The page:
As the world economy struggles through the COVID-19 pandemic, market turbulence may continue for the foreseeable future. But where some see panic and volatility, others find opportunity.

Younger, more passive investors know they have plenty of time until retirement and can therefore rest easy while their 401(k) plans buy more shares at lower prices. Meanwhile, active traders can thrive in times like these because larger price swings can mean larger profits—or larger losses when risks aren’t managed. 

Regardless of investing experience, everyone can find opportunity in market downturns. While some scramble to pick which beaten-down hospitality or airline stock may skyrocket in recovery, others look to exchange-traded funds (ETFs) for baked-in diversification that could mitigate risk.

Using an ETF to purchase stocks enables these investors to buy a basket of stocks without piecemealing their funds and figuring out how much of each firm they need or want to purchase. A good starting point for newer investors is the index ETFs, products that provide exposure to the broad U.S. stock market indexes (seeWrong  guide,” below). News outlets continue to quote the Dow Jones, but it offers the least diversification with only 30 stocks.

Because the Dow assigns higher weightings to the highest-priced stock, Boeing (BA) was the largest component before falling from grace recently. The current largest holding is UnitedHealth Group (UNH) at 8.2%. 

Both the S&P 500 and Nasdaq 100 likely offer a more compelling investment for those seeking diversified, broad market exposure. While both offer access to the largest publicly traded firms, it’s important to note the heavy concentration of some stocks in both indexes.

Just five stocks—Microsoft (MSFT), Apple (AAPL), Alphabet/Google (GOOG & GOOGL), Amazon (AMZN) and Facebook (FB)—constitute over 23% of the S&P 500 Index and nearly 55% of the Nasdaq 100 Index. Investors may be comfortable with the exposure to those large, household-name firms, but keep this in mind if considering a portfolio with both the Nasdaq and S&P ETFs.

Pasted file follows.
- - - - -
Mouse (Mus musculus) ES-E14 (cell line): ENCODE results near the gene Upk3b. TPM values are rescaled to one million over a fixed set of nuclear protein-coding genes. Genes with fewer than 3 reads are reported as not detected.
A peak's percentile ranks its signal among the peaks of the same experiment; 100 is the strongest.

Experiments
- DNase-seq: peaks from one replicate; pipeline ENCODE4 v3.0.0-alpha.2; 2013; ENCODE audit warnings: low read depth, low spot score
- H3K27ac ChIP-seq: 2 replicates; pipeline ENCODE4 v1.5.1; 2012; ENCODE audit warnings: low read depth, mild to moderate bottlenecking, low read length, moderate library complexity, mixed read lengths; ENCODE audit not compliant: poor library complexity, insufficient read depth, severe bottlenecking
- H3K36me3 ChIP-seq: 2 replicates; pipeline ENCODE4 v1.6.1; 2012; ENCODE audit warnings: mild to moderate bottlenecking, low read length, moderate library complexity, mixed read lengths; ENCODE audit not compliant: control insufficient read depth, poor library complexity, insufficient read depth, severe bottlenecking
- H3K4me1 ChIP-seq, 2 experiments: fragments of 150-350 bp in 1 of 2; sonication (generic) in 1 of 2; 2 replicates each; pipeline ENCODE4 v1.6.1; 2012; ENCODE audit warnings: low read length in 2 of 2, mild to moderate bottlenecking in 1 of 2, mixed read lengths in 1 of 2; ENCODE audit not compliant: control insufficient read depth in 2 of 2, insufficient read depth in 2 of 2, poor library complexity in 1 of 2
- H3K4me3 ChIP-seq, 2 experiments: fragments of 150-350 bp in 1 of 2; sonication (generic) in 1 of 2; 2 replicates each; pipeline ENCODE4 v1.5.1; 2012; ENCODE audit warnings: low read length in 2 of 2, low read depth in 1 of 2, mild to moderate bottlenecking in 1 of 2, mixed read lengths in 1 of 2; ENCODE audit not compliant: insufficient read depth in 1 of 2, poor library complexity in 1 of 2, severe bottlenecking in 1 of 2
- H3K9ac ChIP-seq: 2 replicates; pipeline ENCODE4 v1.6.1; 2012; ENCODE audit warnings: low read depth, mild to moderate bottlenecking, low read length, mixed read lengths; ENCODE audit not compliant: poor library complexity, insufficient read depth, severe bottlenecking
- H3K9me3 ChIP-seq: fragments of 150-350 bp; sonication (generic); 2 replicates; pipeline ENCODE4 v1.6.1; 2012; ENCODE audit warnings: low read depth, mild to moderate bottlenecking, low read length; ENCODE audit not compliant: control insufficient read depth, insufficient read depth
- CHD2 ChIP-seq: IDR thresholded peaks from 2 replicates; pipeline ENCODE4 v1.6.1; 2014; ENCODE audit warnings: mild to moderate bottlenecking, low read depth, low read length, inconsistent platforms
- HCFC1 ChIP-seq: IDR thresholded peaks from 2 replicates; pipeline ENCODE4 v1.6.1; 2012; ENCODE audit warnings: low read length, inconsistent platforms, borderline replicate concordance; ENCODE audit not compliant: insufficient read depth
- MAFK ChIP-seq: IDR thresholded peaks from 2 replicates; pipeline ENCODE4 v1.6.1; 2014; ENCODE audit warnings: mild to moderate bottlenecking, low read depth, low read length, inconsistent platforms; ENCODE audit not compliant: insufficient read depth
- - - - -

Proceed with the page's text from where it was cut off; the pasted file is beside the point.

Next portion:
The Russell 2000 Index ETF differs from the other three indexes. Its 2,000 firms are far smaller, with the median for company value at $560 million, versus the S&P 500 median of $19.3 billion. As the concentration of the S&P and Nasdaq push more and more into the mega-cap tech firms, the Russell 2000 ETF provides investors a sliver of exposure to each of the component stocks. 

The largest component equals just 0.86% of the total portfolio. Regardless of the diversification offered by the Russell 2000, the index has underperformed the other three over the past decade. An investment in the Russell ETF returned only half of the Nasdaq ETF gains from 2010-2019.

The COVID-19 outbreak had a greater impact on the Russell 2000 in Q1, posting nearly a 40% drawdown compared with 20% in the Nasdaq. A contrarian-minded investor may even bet that the Russell’s small cap firms could be due for a resurgence over the next decade. 

Some investors will look to get more granular than the index ETFs without assuming the risk of individual stocks. One potential strategy for that is to use sector ETFs to supplement a diversified portfolio. 

Investors can choose from a plethora of sector ETFs offered by a variety of ETF issuers. The SPDR Select Sector ETFs offer a comprehensive breakdown of the sectors in the S&P 500 index. (See “Sector ETFs checklist,” below.).

As expected, the sectors saw stark differences in performance through Q1 of this year. Despite all seeing a negative return, the magnitudes across the sectors varied significantly.